Funny how the tone changes when the data works against you. When averages were 'crashing' in 2008, the bears jumped all over it.

Dave
Member

@paradox:

Except it doesn't tell the whole story.

Not much of a name..
Guest
Not much of a name..

@Dave: Oh that's right. The the other side of the story is all the booming business that people were financing with their LOC's.

registered
Member
registered

@12 Dave Says: "Funny how the tone changes when the data works against you. When averages were ‘crashing’ in 2008, the bears jumped all over it."

Sorry Bunky. Average, median, match-sale pairs all collapsed and inventory exploded. Love the scare quotes though. I'm not going to bother posting the 2008 graph, anyone here who wants to discuss the subject in a genuine manner knows the data, or where to find it, well by now.

Devore
Member
Devore

@Dave: I was referring to lower mainland overall, where areas such as tri-cities and down the valley are not quite growing at 20% a year. Of course, we know it will be different in Vancouver.

DaMann
Member
DaMann

@paradox:

WOW, that's insane! Now you know where all those Porsche's and BMW's are coming from

Anonymouse
Guest
Anonymouse

@paradox:

To where is exactly is that data related? Canada? US? Vancouver?

paradox
Guest
paradox
I thought a bit about that 154 million of electricity being stolen from BC hydro for grow ops. Going on the reverse, one lamp of 1000 watts running for 90days 12hours a day will allow to produce about 1.5 pounds of marijuana. This means the electricity cost to produce 1.5 pound will be 1kW x 1080 days x 12 cents /kWh = $129.6. Add to this 10% for ventilation then we are looking at $142.5 per 1.5 pounds of product. On a year basis that will be 142.5 x 4 = $570 for producing 6 pounds of marijuana that will retail for 2500 $/lb approx. Taking 154 million of stolen electricity on a given year, that will make for 1 621 052 pounds of marijuana production per year. Considering that each pound retails for $2 500, then the total proceeds… Read more »
Patiently Waiting
Member
Patiently Waiting

"everyone seems to be paying their bills without too much hardship"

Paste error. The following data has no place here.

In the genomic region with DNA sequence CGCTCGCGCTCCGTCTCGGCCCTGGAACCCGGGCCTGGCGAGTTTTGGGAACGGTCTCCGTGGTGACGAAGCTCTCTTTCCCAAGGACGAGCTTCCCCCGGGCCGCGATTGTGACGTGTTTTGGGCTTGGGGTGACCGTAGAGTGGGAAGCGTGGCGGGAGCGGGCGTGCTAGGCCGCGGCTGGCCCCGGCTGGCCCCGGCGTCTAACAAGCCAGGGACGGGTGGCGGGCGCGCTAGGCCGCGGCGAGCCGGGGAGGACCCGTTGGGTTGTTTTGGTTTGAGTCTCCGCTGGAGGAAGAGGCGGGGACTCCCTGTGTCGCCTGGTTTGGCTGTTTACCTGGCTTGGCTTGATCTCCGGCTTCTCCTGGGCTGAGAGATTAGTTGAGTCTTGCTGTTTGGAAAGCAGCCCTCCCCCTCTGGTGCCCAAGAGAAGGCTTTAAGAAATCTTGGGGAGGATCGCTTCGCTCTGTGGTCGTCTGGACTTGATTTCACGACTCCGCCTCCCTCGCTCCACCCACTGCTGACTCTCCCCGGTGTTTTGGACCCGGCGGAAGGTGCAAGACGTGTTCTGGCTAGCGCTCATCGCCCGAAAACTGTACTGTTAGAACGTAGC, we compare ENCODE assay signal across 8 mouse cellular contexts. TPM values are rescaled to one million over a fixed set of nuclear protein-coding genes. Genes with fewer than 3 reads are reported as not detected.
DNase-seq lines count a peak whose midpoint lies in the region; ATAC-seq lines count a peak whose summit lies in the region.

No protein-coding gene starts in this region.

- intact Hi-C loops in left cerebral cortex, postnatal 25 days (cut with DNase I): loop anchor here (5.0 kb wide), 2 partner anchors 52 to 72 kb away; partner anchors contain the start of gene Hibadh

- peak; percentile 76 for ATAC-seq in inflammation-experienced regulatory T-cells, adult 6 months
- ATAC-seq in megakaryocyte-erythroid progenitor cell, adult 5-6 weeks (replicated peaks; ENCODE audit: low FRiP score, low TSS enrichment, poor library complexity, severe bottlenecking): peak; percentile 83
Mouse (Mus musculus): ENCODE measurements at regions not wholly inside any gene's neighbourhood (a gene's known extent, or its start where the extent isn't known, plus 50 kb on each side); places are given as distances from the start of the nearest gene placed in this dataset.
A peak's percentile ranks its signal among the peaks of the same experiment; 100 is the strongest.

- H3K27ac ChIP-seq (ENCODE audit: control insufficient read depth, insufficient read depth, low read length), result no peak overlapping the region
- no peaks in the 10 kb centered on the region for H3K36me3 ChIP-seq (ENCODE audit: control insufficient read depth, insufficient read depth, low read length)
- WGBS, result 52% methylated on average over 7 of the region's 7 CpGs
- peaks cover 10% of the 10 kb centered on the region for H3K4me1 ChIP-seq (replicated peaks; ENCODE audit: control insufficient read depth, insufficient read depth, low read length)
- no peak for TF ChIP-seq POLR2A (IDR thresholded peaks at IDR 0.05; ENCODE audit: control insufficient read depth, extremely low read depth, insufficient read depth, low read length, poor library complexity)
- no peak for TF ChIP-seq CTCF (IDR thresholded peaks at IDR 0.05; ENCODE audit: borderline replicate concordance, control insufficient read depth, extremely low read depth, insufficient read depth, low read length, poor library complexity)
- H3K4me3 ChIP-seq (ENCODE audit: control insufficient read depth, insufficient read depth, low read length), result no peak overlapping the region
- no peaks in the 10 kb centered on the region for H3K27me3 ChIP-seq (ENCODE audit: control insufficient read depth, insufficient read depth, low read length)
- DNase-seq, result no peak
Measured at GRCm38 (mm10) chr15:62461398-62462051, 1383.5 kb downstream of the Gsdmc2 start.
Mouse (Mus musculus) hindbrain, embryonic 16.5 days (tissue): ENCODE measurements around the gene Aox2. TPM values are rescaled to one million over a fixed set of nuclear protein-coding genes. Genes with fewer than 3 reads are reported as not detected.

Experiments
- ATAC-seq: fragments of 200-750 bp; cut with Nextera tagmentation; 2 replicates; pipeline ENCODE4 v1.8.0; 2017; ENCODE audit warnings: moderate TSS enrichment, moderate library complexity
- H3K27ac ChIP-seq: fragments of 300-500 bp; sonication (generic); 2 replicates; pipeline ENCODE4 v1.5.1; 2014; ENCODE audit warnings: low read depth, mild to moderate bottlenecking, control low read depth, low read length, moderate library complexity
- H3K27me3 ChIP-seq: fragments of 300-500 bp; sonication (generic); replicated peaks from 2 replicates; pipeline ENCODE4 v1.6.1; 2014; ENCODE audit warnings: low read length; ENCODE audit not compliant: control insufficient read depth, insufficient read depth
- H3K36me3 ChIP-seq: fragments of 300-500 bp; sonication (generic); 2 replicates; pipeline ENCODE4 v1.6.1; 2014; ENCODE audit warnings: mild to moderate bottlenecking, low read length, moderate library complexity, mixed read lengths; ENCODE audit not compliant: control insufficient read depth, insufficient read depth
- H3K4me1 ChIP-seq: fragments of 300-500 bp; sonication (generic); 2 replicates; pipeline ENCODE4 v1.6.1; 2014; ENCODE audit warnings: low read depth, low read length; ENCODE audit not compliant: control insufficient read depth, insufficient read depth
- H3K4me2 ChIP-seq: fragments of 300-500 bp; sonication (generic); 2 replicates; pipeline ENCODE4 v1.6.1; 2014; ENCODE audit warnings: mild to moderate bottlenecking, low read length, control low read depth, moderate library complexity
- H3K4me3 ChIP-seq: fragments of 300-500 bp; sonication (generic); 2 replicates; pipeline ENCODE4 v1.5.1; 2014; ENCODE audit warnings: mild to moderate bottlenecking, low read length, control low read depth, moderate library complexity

That's impression you get when most people suffer in silence.

Absinthe
Member
Absinthe

@Dave: Of course I'm going to react differently to bearish than bullish signs. We're in a bubble, for reasons that have been described to death and that are now being co-signed by the economists watching Canada. The numbers are in-flight entertainment and might eventually tell us something, but markets can remain irrational and bumber up and down for a long, long time.

I'm always going to hope that the end is near and see if it's possible in the numbers, because every day this bullshit goes on, more people and businesses leave, more of our city becomes a land bank or flipper paradise with resources going to housing, more Vancouverites live off their lines of credit, and more of the young families that do stay assume an alarming burden of debt that makes me ache for their futures.

jesse
Member

Should we fail to aid Greece in this fateful hour, the effect will be far reaching to the west as well as the east. We must take immediate and resolute action.

Harry S. Truman, 1947

vangrl
Member
vangrl

I have to look at the only bright side in all of this; think how much more revenue our local casinos are going to bring in.

patriotz
Member

@jesse:

The context of this remark was a civil war in Greece and the prospect of a Communist victory which would have resulted in a Soviet ally in the Mediterranean.

Greece has little strategic importance these days, except in terms of a stress point for the casino economy.

Joe
Guest
Joe

There are 3 new houses on the corner of my block in the Fraserview area. They had been on and off the market for the last year. So where are the HAM?